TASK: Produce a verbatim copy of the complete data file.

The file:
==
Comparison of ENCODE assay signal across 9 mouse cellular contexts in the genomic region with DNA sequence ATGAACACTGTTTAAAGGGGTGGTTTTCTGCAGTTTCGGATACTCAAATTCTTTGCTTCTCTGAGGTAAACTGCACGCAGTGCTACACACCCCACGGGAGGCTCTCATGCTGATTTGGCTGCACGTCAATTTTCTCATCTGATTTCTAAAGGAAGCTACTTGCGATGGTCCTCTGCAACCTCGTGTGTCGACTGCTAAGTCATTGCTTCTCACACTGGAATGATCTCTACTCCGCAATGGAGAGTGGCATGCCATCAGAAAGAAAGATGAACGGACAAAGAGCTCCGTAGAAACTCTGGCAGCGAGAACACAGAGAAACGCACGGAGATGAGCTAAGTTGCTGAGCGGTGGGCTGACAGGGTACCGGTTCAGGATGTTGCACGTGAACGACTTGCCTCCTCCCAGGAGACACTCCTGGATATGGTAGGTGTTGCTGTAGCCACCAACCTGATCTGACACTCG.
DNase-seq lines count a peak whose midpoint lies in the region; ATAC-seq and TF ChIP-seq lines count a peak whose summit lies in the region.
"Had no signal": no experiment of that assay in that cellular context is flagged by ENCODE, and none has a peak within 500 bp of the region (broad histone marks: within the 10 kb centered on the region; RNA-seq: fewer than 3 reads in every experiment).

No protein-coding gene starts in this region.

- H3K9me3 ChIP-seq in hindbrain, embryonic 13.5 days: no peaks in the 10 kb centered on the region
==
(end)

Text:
Comparison of ENCODE assay signal across 9 mouse cellular contexts in the genomic region with DNA sequence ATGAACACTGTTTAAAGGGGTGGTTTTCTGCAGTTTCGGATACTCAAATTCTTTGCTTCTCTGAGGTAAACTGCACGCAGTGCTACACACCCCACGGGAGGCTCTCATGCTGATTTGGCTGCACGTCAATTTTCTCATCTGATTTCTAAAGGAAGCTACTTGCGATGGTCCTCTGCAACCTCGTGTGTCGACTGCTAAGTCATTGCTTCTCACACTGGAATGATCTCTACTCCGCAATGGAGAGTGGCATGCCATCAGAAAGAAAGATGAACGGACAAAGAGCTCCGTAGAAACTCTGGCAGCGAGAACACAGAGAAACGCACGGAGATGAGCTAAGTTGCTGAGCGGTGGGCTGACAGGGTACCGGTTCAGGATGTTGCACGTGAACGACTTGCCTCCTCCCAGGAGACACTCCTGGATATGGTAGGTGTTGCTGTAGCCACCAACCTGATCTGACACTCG.
DNase-seq lines count a peak whose midpoint lies in the region; ATAC-seq and TF ChIP-seq lines count a peak whose summit lies in the region.
"Had no signal": no experiment of that assay in that cellular context is flagged by ENCODE, and none has a peak within 500 bp of the region (broad histone marks: within the 10 kb centered on the region; RNA-seq: fewer than 3 reads in every experiment).

No protein-coding gene starts in this region.

- H3K9me3 ChIP-seq in hindbrain, embryonic 13.5 days: no peaks in the 10 kb centered on the region